• Discontinuous and continuous separation of the monomeric and dimeric forms of human bone morphogenetic protein-2 from renaturation batches.

      Gueorguieva, Ludmila; Vallejo, Luis Felipe; Rinas, Ursula; Seidel-Morgenstern, Andreas; Otto-von-Guericke-Universität Magdeburg, Institut für Verfahrenstechnik, PO Box 4120, D-39106 Magdeburg, Germany. (2006-12-01)
      Bone morphogenetic protein-2 (BMP-2) is one of the most interesting of the approximately 14 BMPs which belong to the transforming-growth-factor-beta (TGF-beta) superfamily. BMP-2 induces bone formation and thus plays an important role as a pharmaceutical protein. Recently, rhBMP-2 has been produced in form of inactive inclusion bodies in Escherichia coli. After solubilization and renaturation the biologically active dimeric form of rhBMP-2 can be generated. However, inactive monomers of BMP-2 are also formed during the renaturation process which must be separated from the active dimeric BMP-2. The purpose of this paper is to present: (a) results of an experimental study of a chromatographic separation of the monomeric and dimeric forms; and (b) a concept for a continuous counter-current simulated moving bed (SMB) process. The capacity of heparin as stationary phase was estimated for different salt concentrations in the mobile phase. A simulation study of a three-zone SMB process was performed applying a two step salt gradient. The results reveal the potential of the process for the purification of the dimeric BMP-2.
    • Structure of the human receptor tyrosine kinase met in complex with the Listeria invasion protein InlB.

      Niemann, Hartmut H; Jäger, Volker; Butler, P Jonathan G; van den Heuvel, Joop; Schmidt, Sabine; Ferraris, Davide; Gherardi, Ermanno; Heinz, Dirk W; Division of Structural Biology, Helmholtz Centre for Infection Research, Inhoffenstrasse 7, D-38124 Braunschweig, Germany. (2007-07-27)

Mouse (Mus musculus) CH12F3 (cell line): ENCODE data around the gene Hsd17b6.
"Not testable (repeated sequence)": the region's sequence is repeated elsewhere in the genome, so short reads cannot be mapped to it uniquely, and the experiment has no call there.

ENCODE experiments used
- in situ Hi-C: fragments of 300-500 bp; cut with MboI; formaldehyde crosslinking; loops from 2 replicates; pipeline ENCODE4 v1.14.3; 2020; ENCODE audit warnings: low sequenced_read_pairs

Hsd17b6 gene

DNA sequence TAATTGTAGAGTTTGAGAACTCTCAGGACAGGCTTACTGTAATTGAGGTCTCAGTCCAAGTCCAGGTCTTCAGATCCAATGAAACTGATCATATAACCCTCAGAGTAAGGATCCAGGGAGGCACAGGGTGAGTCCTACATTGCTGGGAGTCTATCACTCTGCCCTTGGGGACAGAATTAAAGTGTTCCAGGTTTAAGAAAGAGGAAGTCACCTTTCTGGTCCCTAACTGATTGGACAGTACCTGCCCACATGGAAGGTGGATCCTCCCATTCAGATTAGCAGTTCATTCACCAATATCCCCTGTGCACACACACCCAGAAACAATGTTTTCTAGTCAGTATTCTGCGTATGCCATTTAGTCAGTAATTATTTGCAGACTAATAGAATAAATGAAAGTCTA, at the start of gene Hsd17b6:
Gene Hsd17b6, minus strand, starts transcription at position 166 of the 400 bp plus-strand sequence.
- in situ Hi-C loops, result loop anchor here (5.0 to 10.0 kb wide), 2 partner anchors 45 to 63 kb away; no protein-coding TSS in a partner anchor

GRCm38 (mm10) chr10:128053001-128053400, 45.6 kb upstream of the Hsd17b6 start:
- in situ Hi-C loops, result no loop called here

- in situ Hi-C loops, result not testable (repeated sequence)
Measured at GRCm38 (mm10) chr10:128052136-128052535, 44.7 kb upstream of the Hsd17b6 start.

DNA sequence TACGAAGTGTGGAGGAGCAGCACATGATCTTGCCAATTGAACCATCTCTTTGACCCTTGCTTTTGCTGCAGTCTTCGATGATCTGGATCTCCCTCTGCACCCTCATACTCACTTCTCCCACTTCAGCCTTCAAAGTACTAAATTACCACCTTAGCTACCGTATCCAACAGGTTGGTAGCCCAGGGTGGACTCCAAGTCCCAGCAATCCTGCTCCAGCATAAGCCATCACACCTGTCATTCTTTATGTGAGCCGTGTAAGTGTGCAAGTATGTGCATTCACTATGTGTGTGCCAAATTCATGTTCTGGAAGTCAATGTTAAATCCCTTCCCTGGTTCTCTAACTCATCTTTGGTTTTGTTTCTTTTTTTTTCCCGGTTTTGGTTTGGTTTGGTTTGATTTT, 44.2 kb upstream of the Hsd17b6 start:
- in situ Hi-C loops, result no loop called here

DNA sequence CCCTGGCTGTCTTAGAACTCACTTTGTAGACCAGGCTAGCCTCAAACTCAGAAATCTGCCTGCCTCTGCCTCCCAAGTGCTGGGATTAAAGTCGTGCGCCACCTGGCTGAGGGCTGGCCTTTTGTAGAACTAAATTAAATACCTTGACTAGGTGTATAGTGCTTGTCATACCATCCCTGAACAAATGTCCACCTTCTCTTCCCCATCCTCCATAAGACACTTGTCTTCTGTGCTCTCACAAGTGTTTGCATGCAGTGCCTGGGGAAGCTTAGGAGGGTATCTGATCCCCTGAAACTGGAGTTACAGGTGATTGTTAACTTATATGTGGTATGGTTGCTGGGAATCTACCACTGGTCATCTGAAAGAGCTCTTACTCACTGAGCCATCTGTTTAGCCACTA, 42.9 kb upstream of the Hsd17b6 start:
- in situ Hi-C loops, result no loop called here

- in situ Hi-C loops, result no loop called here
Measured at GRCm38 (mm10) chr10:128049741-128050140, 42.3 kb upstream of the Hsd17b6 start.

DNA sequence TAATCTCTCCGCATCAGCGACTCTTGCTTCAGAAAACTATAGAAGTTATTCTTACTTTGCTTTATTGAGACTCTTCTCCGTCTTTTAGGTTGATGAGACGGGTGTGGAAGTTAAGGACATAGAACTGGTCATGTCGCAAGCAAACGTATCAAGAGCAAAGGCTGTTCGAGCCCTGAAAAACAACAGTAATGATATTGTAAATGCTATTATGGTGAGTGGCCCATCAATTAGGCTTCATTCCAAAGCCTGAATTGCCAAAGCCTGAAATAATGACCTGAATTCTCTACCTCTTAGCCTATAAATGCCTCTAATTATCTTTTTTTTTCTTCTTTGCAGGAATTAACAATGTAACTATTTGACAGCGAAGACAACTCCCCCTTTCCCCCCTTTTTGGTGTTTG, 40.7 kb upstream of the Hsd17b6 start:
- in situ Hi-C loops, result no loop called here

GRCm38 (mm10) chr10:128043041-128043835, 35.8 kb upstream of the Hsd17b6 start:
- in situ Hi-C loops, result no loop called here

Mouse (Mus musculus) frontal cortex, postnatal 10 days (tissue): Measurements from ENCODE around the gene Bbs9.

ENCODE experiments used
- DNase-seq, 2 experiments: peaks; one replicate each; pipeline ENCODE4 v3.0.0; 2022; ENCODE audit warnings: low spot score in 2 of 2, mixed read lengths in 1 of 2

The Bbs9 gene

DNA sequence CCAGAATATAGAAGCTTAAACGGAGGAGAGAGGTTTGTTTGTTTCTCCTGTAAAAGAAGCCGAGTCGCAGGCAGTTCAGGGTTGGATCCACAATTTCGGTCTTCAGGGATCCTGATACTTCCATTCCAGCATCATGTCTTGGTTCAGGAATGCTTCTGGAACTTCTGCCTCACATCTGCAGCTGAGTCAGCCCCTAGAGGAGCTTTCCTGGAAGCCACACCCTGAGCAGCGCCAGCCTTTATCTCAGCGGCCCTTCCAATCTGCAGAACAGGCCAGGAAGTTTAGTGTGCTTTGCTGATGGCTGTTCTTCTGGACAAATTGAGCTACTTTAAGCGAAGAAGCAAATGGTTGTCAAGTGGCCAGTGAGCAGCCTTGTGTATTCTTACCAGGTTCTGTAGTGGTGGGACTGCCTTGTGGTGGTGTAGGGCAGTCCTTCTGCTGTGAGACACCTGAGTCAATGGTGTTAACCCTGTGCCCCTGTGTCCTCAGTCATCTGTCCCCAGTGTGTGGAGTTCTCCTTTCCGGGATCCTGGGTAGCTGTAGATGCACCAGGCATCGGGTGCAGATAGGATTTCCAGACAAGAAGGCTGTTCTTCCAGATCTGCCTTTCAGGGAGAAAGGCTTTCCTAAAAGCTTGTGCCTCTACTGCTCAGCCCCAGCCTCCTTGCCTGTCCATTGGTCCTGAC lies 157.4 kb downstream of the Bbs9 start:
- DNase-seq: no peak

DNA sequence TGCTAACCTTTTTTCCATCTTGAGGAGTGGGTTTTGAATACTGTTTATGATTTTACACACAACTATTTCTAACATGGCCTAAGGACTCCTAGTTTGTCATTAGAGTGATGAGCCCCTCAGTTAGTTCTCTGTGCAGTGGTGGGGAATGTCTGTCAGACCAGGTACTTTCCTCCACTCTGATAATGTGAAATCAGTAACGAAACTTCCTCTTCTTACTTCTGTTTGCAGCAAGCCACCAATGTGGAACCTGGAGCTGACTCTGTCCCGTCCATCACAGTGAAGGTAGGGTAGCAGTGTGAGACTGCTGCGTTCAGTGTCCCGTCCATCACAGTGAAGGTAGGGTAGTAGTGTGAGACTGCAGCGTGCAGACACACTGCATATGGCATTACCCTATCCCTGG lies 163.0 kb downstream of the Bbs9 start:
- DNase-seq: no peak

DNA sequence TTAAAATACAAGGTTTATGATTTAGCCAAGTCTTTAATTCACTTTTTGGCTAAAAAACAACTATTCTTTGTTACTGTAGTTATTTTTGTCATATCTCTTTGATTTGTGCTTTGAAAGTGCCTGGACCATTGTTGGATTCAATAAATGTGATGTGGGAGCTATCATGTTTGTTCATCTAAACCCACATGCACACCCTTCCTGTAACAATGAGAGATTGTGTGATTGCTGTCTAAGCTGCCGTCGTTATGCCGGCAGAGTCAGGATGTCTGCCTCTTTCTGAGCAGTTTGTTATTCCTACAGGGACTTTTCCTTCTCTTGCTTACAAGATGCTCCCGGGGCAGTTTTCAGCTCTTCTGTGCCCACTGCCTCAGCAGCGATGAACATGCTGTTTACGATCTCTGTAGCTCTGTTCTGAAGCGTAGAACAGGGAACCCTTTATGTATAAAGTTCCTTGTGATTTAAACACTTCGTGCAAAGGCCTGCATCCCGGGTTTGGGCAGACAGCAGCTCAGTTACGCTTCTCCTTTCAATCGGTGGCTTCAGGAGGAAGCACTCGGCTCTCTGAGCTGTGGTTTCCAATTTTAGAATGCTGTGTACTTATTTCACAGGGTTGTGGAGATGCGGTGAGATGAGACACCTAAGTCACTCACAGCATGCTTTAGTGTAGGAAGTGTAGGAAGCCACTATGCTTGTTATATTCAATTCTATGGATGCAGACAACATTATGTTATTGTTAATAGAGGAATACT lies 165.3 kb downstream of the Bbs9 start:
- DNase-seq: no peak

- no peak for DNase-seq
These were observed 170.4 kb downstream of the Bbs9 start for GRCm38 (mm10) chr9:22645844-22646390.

The tyrosine kinase Met, the product of the c-met proto-oncogene and the receptor for hepatocyte growth factor/scatter factor (HGF/SF), mediates signals critical for cell survival and migration. The human pathogen Listeria monocytogenes exploits Met signaling for invasion of host cells via its surface protein InlB. We present the crystal structure of the complex between a large fragment of the human Met ectodomain and the Met-binding domain of InlB. The concave face of the InlB leucine-rich repeat region interacts tightly with the first immunoglobulin-like domain of the Met stalk, a domain which does not bind HGF/SF. A second contact between InlB and the Met Sema domain locks the otherwise flexible receptor in a rigid, signaling competent conformation. Full Met activation requires the additional C-terminal domains of InlB which induce heparin-mediated receptor clustering and potent signaling. Thus, although it elicits a similar cellular response, InlB is not a structural mimic of HGF/SF.